Rock and pop songs are mostly short lyrical statements and hence friendly to the general public and easier to understand. The melody and rhythm stir the emotions of the listeners but only for a short span. In contrast, classical music demands analysis and patience. It invites the listeners to pay attention and to follow the music in searching for the meanings of the music through the interpretation of the performers. The art form of the classical music is complex and highly structured. This elegant and complex structure is the beauty of classical music.
This post is to share with the readers on the visualization of these beautiful structures. This short summary is intended as a first step to further explore various visualization technologies on classical music.
Structure and Form
The foundation of the structure is the themes, which are recurring main melodies and the principal musical ideas that the composers tried to convey. On this foundation, the composers will add interesting details and variations of the themes. The most familiar form is the sonata form which consists of three parts: the exposition, the development and the recapitulation.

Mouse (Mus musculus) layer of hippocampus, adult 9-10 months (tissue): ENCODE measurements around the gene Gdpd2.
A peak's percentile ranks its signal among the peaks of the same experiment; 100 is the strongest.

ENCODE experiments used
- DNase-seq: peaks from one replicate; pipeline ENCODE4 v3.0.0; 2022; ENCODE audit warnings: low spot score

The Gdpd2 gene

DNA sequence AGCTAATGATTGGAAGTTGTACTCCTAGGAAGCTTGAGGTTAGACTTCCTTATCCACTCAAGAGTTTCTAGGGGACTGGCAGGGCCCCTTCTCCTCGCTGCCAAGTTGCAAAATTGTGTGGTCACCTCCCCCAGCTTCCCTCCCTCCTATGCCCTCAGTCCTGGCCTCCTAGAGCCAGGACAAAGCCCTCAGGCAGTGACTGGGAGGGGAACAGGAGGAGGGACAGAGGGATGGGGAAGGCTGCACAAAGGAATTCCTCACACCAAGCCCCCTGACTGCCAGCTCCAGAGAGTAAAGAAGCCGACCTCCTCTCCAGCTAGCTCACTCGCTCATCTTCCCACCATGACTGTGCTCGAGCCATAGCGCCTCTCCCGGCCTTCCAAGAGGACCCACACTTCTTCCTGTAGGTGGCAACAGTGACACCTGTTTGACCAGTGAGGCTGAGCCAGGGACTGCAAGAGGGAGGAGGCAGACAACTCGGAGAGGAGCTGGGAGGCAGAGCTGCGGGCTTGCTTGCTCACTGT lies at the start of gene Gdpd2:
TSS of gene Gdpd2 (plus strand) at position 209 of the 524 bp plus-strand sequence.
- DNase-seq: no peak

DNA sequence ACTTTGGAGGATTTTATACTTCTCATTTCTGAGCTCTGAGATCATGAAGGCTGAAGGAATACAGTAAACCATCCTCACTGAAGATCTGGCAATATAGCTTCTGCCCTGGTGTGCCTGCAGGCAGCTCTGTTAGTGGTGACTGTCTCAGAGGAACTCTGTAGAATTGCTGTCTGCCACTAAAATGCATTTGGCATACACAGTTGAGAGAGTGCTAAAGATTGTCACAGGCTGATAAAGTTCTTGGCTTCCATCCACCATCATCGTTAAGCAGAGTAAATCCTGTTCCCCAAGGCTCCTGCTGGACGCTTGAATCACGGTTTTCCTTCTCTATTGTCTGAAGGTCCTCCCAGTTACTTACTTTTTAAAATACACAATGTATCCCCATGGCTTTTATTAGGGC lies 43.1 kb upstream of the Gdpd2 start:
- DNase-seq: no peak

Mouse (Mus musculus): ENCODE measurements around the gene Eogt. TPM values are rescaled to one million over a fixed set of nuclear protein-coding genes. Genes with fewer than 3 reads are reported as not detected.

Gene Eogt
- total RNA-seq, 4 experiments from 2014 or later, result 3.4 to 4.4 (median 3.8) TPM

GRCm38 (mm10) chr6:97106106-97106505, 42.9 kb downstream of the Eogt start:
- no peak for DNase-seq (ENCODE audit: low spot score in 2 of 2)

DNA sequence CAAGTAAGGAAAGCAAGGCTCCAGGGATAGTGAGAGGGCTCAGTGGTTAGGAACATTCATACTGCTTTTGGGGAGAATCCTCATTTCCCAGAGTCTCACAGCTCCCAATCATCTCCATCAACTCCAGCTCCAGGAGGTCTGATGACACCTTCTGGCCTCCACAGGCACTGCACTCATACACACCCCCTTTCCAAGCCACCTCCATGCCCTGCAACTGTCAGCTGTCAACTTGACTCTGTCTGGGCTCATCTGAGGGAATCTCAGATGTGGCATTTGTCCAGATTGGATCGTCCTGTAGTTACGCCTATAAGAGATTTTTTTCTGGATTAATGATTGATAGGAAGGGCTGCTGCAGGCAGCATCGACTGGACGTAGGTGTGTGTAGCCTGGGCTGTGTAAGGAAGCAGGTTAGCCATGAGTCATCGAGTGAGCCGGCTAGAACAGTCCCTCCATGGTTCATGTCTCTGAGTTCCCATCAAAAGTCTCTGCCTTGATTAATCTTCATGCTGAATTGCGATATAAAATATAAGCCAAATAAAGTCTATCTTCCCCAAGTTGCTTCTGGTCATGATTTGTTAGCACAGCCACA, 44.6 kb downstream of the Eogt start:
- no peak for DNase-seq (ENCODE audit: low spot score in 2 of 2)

The exposition introduces the main themes. Usually, there are two main themes, the first theme (subject) is usually rhythmical and bold; it is sometimes referred to as having a masculine character. This then leads to a transition section which uses material from the first theme and transposes into the key of the second theme (subject), which is generally the dominant, or the relative major or minor of the home key. The second theme is usually more feminine in character, being more melodious and lyrical. When this is over the section ends in a codetta and leads straight into the development.
In the development part, the composer will show his skills to create more complicated music and add new passages occasionally. These skills include changing the key, changing the length, cutting themes in half, repeat a phrase in ascending keys (sequencing), change the chord harmony but keep the melody, etc.